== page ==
Is Griffins & Gargoyles A Real Game On 'Riverdale'? It's Like A Dangerous Dungeons & Dragons

Archie might be playing football in juvie, but there's another, far more sinister game going on in Riverdale. In Season 3, Episode 2, Jughead and Betty use their investigative skills to unearth more information about the board game they Dilton and Ben were playing. Considering how high-stakes it is (it involves actual poison), viewers will be happy to know Griffins & Gargoyles from Riverdale is not a real game, but showrunner Roberto Aguirre-Sacasa told Entertainment Weekly in September that it is based on a popular fantasy game.

"The murder victims in the present were playing a game called Griffins & Gargoyles, which is, of course, the Riverdale version of Dungeons & Dragons," he explained. "Our kids discover that when their parents were in high school they also were playing this game, and there was a similar murder that happened in the past."

So if you thought this whole creepy gaming scenario seemed like something straight out of Stranger Things, you'd be right. Mike, Dustin, and the rest of the gang have been avid D&D players in both Seasons 1 and 2, and the game has provided plenty of parallels for the story itself.

That seems to be the case on Riverdale, too. But Griffins & Gargoyles is just as much inspired by spooky folk tales as it is actual game playing, serving as some sort of vessel by which this season's villain, the Gargoyle King, toys with his victims: So far, both Dilton and Ben have died as a direct result of the game.

"The central mystery in Riverdale is a pretty gruesome double murder or suicide in the woods that has a lot of ritualistic elements surrounding it," Aguirre-Sacasa said during an interview with Variety earlier this month. "And we’re sort of using as our inspiration the first season of True Detective, which felt like it was telling an occult murder mystery story. And that’s where we’re at. Whether it goes to the supernatural place or not, probably not."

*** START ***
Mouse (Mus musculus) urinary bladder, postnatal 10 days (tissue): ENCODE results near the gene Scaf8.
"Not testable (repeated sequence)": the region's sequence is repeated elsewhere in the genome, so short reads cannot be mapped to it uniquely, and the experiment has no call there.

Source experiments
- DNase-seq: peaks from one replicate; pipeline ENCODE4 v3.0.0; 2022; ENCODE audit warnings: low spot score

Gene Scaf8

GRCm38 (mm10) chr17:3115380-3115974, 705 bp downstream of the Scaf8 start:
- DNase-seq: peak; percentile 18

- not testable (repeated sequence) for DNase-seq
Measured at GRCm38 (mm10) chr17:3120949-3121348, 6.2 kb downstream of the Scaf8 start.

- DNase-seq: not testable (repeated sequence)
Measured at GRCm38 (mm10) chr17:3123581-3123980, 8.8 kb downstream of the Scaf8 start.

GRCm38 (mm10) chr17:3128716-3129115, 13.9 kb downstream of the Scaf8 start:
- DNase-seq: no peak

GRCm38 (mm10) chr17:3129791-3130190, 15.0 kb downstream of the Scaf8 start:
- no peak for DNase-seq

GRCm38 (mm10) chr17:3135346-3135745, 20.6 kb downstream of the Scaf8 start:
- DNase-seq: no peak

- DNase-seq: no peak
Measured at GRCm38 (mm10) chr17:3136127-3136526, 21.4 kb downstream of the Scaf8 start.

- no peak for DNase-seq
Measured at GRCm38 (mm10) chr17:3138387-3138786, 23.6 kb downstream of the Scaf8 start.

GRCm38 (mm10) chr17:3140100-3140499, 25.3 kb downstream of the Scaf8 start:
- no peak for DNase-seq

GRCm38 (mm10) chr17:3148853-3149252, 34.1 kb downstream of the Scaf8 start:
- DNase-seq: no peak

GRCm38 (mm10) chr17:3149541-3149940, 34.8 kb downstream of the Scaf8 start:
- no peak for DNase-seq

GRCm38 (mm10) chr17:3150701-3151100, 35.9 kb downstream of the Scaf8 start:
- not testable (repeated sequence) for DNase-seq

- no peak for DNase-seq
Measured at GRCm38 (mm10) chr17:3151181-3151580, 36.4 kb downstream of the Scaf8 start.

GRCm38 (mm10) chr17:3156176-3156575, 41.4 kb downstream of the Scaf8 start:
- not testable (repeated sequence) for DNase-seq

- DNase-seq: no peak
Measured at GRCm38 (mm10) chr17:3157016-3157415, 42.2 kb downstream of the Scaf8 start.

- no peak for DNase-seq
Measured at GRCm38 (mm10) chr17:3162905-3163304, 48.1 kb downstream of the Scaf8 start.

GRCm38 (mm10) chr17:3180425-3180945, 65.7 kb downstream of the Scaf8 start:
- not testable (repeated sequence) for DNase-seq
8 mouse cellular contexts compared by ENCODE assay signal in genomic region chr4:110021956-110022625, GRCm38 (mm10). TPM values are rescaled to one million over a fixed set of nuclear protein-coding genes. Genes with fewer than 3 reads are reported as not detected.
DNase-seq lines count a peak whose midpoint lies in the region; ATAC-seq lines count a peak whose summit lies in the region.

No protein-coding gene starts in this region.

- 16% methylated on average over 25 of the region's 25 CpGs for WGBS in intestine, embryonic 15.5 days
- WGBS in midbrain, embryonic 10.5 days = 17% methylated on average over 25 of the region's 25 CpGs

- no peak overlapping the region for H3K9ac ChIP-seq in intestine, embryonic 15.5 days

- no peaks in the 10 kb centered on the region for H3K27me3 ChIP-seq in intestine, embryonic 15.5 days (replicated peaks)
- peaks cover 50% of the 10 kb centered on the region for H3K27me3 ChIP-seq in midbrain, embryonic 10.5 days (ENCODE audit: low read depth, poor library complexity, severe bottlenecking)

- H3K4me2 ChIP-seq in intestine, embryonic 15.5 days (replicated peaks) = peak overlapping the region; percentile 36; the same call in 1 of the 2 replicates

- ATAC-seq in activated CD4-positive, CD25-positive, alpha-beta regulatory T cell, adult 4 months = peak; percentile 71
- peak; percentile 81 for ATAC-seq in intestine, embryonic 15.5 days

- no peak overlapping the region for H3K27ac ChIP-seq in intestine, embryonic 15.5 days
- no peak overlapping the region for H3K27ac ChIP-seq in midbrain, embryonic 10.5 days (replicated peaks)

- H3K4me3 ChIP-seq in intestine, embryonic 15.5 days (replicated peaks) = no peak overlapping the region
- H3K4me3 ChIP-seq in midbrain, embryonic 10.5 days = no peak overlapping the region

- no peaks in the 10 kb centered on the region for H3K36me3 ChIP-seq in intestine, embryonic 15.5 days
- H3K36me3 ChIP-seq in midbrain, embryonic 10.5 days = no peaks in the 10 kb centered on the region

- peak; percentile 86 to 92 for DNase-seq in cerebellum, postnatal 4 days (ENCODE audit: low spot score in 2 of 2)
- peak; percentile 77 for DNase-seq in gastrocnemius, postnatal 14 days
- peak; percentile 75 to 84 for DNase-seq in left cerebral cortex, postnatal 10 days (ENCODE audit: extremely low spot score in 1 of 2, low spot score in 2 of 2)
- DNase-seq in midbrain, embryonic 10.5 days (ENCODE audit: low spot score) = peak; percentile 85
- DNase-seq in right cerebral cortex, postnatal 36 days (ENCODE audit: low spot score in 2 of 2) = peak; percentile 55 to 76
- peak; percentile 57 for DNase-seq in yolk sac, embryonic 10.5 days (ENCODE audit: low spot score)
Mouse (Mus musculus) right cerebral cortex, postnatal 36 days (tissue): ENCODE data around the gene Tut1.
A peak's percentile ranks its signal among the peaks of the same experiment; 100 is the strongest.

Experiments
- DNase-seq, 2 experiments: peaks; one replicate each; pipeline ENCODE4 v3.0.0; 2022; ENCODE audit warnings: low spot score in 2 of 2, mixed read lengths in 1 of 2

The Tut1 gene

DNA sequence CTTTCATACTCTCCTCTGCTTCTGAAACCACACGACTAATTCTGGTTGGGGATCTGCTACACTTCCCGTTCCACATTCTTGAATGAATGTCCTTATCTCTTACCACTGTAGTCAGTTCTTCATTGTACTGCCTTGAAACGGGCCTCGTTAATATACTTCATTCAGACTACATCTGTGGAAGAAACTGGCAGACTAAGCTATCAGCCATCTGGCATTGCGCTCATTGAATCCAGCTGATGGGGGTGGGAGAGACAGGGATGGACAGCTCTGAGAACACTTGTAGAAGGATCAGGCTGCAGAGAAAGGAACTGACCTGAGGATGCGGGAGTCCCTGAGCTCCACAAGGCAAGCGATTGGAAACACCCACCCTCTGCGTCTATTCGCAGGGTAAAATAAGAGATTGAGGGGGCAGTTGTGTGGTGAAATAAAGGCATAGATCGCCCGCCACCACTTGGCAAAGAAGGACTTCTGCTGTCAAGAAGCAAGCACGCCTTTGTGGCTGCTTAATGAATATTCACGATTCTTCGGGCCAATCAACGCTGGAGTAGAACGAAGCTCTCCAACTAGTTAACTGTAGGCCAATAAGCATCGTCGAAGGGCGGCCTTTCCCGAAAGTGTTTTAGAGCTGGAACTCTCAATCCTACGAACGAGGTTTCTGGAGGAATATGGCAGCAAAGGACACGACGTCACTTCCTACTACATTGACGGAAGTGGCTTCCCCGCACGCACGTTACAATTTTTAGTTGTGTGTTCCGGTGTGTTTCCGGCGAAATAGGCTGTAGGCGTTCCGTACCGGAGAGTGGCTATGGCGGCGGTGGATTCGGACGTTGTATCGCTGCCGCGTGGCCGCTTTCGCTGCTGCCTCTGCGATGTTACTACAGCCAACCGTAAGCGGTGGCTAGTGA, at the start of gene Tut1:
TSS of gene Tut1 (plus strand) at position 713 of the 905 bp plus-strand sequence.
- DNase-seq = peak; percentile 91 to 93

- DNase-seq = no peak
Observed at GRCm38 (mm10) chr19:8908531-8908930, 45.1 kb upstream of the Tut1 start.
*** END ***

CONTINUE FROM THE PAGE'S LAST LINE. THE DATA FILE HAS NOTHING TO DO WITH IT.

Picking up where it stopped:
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And he reiterated the sentiment while speaking with reporters at New York Comic Con. "[The first season of True Detective] was sort of an occult, ritualistic murder, and it wasn't a supernatural story but ... it felt creepy and perverse and lurid," Aguirre-Sacasa said. "That's kind of the vibe that this year's villain and murder mystery has."

At the end of Episode 2, all the parents of Riverdale are gathered in Hermione Lodge's office, ready to hatch a plan on how to prevent their kids from getting sucked into the danger Gargoyles & Griffins brings to the table. "We made a vow in high school," Hermione reminds the group. "Look, now that the scout is back safe and sound, thank God, we can only assume that he'll start talking. And that whatever he says might lead back to us. To the secret that we buried all those years ago."

Of course, Ben then commits suicide, so their secret is safe...for now. But whatever Gargoyles & Griffins is, the adults in Riverdale definitely know the truth. And everyone knows that in this town, secrets won't stay buried for long.